Review: Leela's Wheel by FronteraFest
by Michael Meigs
Gemma Wilcox is a lively and inventive woman with a serious case of multiple comic personalities. Her two-act show Leela's Wheel runs about an hour and you never know who (or what) she's going to be next.
This piece is dialogue-based, almost never in monologue style. One accepts fairly quickly her theatre convention of transferring instantly from one character to another by shift of position, body English, voice and accent. The impression is a bit like quick-cutting in film. Gemma is so good at this that she can give us a middle-aged woman seducing her crofter husband and make us believe in both partners at the same time. And laugh uneasily at the intense eroticism of it.
The most powerful comedy teeters precariously on the edge of desperation. She does a metaphorical dance on that edge, and sometimes a literal one as well. Gemma embodies both sides of at least four pairs: a young couple living together in the first part and then as young marrieds in the second; the rural aunt and uncle of the girl; the young wife unexpectedly spending an evening of drinking with a boyfriend who dumped her ten years earlier; and the sleek, urbane, mendacious cat with the aristocratic name and the industriously churning little hamster Leela.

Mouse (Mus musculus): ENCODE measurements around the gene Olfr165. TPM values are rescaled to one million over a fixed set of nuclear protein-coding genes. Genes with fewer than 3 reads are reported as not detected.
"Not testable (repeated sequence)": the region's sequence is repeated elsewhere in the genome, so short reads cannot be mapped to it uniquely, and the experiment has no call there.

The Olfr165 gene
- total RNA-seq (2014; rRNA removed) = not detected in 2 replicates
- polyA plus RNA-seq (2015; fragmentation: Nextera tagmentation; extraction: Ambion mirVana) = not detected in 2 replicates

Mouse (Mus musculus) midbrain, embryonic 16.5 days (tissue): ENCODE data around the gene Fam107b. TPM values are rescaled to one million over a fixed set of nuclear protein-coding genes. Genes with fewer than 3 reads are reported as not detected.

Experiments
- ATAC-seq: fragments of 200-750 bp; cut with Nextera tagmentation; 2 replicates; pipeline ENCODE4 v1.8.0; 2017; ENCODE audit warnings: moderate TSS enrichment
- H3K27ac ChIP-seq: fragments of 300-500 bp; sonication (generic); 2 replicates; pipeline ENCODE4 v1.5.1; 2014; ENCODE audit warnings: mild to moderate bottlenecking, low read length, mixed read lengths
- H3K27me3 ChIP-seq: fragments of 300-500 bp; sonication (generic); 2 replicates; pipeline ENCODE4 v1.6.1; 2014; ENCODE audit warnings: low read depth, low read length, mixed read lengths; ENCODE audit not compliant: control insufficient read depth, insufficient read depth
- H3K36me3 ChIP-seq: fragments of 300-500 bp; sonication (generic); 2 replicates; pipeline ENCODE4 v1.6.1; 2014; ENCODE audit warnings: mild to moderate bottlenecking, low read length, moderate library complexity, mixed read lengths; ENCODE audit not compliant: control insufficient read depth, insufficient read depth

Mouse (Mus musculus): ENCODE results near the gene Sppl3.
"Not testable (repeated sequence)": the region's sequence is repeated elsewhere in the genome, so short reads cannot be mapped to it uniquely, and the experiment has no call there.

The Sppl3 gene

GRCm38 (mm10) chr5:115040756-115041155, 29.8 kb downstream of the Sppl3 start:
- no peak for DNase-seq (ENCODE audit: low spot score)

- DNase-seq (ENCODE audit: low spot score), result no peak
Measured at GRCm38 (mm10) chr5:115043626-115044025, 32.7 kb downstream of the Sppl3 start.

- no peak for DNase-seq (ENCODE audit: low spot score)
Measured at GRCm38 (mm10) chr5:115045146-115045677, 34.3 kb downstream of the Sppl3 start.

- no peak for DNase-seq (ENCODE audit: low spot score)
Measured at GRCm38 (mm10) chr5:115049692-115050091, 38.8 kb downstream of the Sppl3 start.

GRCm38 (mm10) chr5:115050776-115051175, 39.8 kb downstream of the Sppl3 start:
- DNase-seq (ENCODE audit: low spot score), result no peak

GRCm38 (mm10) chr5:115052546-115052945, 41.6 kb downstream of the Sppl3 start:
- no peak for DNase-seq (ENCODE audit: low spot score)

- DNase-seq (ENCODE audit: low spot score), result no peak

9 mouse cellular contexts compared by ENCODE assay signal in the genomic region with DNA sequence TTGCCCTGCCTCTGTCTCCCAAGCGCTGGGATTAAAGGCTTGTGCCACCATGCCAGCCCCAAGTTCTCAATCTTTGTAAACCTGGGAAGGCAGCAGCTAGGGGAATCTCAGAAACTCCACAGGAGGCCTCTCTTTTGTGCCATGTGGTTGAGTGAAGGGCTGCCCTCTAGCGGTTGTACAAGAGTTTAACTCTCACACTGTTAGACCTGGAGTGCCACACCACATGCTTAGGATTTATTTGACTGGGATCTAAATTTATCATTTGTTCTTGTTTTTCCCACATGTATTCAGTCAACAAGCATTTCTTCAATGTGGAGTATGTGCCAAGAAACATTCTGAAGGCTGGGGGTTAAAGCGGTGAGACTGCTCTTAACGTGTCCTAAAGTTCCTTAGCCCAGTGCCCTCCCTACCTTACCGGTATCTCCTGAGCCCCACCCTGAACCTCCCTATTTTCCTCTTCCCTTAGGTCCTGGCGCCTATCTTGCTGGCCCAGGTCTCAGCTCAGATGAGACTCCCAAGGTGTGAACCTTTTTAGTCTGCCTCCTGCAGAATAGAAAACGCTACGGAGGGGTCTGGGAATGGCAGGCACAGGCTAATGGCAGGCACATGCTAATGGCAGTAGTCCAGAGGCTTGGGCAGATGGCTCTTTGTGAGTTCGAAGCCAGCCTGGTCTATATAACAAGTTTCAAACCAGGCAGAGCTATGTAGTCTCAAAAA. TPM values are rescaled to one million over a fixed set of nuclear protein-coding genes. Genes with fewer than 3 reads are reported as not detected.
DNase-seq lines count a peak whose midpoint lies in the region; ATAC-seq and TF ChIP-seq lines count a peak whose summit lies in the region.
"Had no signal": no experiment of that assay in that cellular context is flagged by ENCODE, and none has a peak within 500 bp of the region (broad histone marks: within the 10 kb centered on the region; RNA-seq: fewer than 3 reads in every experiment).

Gemma's got a gift for unexpected animations, as well -- illustrated by her metamorphosis into a peacock (a fabulous bit of mime, with exceptional control and timing) and into the flame leaping in the fireplace.
Hers is a precisely written, timed and choreographed comic piece, strongly supported by the unseen tech partner running the lights. I had the impression that she'd worked a long time to mine this story and to get it just right. And she did.
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